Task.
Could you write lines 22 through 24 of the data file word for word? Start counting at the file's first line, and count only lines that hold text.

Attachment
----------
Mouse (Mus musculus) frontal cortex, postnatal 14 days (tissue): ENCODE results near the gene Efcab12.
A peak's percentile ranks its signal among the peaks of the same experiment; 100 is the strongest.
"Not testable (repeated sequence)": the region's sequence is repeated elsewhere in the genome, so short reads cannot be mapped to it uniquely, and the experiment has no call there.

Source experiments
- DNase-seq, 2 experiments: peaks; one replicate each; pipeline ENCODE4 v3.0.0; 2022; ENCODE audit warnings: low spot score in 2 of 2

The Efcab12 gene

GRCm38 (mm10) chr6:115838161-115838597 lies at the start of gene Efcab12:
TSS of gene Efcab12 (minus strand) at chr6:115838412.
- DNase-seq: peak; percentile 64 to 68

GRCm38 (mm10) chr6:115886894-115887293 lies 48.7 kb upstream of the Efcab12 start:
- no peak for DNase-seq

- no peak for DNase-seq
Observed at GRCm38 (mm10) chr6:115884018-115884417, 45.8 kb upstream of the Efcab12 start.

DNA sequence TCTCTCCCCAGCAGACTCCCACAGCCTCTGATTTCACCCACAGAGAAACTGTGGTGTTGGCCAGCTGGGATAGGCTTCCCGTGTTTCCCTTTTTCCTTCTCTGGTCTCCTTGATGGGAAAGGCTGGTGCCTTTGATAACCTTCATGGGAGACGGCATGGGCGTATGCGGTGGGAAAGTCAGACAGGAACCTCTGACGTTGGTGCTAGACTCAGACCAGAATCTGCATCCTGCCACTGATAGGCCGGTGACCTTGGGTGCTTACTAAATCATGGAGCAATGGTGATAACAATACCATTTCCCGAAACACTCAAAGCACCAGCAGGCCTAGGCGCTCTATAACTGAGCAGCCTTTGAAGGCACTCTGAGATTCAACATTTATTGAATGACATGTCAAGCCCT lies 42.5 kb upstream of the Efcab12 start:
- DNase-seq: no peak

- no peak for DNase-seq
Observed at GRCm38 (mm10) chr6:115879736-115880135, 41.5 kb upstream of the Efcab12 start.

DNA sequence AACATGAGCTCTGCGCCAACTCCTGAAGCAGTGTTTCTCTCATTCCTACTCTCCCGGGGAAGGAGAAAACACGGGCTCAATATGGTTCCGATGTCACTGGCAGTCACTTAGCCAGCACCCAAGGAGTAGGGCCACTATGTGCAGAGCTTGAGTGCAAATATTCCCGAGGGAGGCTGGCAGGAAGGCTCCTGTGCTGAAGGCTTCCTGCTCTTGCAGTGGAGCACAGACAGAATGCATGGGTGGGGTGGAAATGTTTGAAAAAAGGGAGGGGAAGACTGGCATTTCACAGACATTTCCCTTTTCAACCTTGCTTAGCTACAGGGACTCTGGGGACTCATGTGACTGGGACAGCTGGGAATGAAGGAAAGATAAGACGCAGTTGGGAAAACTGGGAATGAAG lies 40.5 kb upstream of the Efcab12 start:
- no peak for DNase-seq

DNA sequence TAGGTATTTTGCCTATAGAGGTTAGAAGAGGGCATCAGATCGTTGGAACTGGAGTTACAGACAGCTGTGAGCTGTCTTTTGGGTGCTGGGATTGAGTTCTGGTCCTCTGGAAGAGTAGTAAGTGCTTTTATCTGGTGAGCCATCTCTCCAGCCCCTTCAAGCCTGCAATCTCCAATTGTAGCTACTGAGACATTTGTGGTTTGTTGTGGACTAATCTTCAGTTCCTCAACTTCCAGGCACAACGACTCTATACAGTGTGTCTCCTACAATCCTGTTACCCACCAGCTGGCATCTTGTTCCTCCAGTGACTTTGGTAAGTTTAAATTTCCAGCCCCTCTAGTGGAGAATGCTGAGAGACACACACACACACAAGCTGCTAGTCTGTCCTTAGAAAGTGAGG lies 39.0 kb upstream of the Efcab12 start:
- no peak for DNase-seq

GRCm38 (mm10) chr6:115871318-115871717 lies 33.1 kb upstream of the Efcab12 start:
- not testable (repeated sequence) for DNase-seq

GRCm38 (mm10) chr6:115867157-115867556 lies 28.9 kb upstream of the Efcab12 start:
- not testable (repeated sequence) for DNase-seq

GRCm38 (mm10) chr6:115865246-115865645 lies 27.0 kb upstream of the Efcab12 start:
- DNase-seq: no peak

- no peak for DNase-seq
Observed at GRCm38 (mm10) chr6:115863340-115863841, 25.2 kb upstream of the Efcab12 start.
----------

GRCm38 (mm10) chr6:115871318-115871717 lies 33.1 kb upstream of the Efcab12 start:
- not testable (repeated sequence) for DNase-seq

GRCm38 (mm10) chr6:115867157-115867556 lies 28.9 kb upstream of the Efcab12 start: